The agency said it’s not yet ready to allow the Emergent plant to be included in the J&J EUA, but that may occur soon. FDA came to the decision to authorize some of the doses after reviewing facility records and quality testing results.

Janet Woodcock, acting FDA commissioner, at Thursday's Senate Appropriations hearing (Bill Clark/CQ Roll Call via AP Images)

Sen­a­tors lam­bast new Alzheimer’s drug’s price but give Janet Wood­cock a free pass on the ap­proval de­ci­sion

Senate Finance Democrats took aim at Biogen’s pricey new Alzheimer’s drug on Thursday, but members on both sides of the aisle at a separate appropriations hearing didn’t question acting FDA commissioner Janet Woodcock on the approval.

“I was appalled that Biogen priced their Alzheimer’s drug approved by the FDA at $56,000 per year — I’m not going to debate whether this is effective or not, but it’s double the household median income for Michiganders over the age of 65,” Sen. Debbie Stabenow (D-MI) said at the finance hearing.

Reshma Kewalramani, Vertex CEO (BIO via YouTube)

UP­DAT­ED: Ver­tex strikes out on its lat­est big shot at a rare ge­net­ic dis­ease. But they're go­ing to keep on swing­ing

It’s been several months since Vertex culled one of its small molecules for alpha-1 antitrypsin deficiency (AATD), taking a big hit after evidence of liver damage surfaced in a key Phase II trial. Now we learned that the company has whiffed on its second shot, and there’s nothing left in the clinic to treat the rare genetic disease — but that won’t stop it from trying.

Despite avoiding the safety issues that plagued the last candidate, Vertex $VRTX is taking the axe to VX-864 after Phase II results revealed the magnitude of the drug’s response is “unlikely to translate into substantial clinical benefit.” As a result of the news, the company’s stock fell 12.5% after hours.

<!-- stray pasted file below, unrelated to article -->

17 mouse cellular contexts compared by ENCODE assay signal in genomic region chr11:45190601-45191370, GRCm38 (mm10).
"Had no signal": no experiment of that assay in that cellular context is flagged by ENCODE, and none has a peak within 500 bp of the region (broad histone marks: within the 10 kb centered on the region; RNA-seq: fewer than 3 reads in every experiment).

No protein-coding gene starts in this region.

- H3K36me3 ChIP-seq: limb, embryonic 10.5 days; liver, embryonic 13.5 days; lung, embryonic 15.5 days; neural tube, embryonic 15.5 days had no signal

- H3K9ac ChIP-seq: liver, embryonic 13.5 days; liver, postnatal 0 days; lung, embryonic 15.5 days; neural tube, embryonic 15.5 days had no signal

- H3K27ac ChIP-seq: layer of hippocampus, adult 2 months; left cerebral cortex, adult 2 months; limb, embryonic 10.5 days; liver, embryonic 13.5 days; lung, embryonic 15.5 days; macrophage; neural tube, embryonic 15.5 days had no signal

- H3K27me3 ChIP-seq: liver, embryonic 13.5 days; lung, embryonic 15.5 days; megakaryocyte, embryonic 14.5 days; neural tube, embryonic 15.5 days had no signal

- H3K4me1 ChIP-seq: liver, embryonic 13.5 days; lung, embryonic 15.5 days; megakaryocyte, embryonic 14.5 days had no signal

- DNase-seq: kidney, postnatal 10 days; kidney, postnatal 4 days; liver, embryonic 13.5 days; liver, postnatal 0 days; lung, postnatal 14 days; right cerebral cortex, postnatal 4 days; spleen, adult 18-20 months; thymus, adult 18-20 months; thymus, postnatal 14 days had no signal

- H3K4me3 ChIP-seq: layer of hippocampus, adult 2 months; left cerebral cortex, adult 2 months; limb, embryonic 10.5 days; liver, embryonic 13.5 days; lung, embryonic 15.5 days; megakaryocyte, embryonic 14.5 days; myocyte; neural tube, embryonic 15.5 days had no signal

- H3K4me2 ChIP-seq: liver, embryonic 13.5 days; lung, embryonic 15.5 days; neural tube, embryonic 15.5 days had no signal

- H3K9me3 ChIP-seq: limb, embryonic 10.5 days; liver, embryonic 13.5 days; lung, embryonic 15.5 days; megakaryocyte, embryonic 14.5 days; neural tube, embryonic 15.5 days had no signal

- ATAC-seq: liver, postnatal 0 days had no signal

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FDA plans new stud­ies on ac­cel­er­at­ed ap­proval dis­clo­sures in bio­phar­ma ads

When people read biopharma companies’ websites about new drugs approved via the FDA’s accelerated pathway, like Biogen’s new Alzheimer’s drug, do they understand that these drugs may only be reasonably likely to predict clinical benefit and still require confirmatory studies?

That’s what the FDA’s Office of Prescription Drug Promotion wants to firm up as an agency analysis of direct-to-consumer websites for accelerated approval drugs previously found that only 21% of the disclosures used language directly from the label.

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Siddhartha Mukherjee, AP Images

Sid Mukher­jee's Vor taps a CAR-T de­vel­op­ment part­ner to strap to its at­tempt at bet­ter stem cell trans­plants

In the buzzy world of oncology, few names shine brighter than Columbia oncologist and bestselling author Siddhartha Mukherjee, whose Vor Biopharma is looking to rewrite the rules of stem cell transplants. If his team’s tech works as planned, it would also rewrite the rules on how CAR-Ts can be deployed in blood cancer — and now it’s partnering up with a little-known biotech to test that hypothesis.